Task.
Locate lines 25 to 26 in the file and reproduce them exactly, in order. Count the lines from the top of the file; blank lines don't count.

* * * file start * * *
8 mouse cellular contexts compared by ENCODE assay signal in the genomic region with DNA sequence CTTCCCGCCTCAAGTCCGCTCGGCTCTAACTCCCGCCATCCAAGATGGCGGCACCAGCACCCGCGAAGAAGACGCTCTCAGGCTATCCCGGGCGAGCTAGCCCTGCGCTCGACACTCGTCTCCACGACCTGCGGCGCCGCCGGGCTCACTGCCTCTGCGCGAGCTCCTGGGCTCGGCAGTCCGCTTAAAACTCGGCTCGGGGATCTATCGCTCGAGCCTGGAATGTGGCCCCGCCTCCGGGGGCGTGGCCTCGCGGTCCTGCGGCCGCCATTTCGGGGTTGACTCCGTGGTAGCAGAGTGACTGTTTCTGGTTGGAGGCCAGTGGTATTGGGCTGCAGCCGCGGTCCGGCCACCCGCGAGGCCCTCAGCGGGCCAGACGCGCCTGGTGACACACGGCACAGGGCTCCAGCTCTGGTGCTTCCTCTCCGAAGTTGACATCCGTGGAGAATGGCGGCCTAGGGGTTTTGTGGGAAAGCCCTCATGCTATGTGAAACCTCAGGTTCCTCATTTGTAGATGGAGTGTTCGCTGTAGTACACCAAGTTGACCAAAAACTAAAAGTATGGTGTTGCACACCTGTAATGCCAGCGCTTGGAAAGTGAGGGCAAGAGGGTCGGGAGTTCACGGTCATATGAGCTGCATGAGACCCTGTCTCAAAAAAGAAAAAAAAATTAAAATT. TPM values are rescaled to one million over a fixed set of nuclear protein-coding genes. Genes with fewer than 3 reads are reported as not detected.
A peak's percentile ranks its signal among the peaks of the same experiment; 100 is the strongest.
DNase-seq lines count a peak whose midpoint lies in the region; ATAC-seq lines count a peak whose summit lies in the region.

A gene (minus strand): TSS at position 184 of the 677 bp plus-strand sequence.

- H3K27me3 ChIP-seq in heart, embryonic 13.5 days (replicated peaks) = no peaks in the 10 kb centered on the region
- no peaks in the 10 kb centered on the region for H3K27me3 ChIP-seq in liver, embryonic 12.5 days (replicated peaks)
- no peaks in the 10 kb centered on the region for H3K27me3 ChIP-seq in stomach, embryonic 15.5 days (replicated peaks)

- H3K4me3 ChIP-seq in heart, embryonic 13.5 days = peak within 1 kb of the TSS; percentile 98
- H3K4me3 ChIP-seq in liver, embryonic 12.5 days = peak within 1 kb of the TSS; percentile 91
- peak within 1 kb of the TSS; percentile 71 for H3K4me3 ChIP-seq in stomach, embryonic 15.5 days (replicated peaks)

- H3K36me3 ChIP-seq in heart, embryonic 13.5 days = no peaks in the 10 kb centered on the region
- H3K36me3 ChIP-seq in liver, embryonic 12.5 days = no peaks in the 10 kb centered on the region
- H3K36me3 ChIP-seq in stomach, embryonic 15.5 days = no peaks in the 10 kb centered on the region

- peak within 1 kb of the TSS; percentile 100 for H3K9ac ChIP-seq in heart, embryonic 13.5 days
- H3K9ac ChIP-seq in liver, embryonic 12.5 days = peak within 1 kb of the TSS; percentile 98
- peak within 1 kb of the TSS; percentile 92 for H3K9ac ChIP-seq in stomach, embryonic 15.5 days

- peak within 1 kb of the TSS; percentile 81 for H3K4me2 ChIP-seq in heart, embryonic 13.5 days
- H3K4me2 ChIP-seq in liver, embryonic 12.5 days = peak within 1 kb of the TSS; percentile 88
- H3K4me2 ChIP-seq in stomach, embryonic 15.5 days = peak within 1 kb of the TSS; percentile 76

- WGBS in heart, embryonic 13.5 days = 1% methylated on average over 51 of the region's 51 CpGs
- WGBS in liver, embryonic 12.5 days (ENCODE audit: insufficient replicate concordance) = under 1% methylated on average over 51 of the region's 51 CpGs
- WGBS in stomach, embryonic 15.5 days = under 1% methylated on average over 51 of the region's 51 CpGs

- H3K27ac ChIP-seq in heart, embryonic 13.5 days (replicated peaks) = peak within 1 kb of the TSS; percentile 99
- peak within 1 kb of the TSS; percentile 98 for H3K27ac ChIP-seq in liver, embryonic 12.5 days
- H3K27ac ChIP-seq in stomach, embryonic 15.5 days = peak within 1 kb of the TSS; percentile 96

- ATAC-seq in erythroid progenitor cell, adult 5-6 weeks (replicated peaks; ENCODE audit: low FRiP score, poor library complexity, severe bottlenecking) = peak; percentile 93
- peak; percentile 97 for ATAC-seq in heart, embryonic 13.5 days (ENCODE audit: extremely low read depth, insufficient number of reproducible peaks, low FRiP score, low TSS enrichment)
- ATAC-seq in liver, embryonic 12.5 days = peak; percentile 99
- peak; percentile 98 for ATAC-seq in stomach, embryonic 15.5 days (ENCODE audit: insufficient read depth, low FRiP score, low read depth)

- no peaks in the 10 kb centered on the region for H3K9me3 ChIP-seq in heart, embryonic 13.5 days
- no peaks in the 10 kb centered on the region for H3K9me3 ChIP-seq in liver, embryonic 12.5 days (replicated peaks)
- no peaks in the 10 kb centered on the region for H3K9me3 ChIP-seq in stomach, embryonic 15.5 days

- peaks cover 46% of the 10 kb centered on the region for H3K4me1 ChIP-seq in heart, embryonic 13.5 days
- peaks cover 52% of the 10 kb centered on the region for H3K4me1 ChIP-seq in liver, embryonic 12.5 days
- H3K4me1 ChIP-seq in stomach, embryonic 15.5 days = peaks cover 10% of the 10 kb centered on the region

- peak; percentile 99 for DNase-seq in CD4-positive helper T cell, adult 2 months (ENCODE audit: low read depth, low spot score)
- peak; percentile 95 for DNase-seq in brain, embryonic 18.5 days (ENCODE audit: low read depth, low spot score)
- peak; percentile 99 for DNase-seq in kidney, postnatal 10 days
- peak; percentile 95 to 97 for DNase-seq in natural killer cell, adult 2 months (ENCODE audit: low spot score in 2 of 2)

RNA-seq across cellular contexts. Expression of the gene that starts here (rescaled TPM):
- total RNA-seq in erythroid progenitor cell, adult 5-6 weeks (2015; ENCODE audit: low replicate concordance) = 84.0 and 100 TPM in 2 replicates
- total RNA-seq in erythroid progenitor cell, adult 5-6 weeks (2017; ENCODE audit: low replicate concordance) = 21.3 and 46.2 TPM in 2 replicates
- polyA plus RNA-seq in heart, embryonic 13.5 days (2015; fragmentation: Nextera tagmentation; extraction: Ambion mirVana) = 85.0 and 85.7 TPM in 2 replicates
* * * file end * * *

- H3K27ac ChIP-seq in stomach, embryonic 15.5 days = peak within 1 kb of the TSS; percentile 96

- ATAC-seq in erythroid progenitor cell, adult 5-6 weeks (replicated peaks; ENCODE audit: low FRiP score, poor library complexity, severe bottlenecking) = peak; percentile 93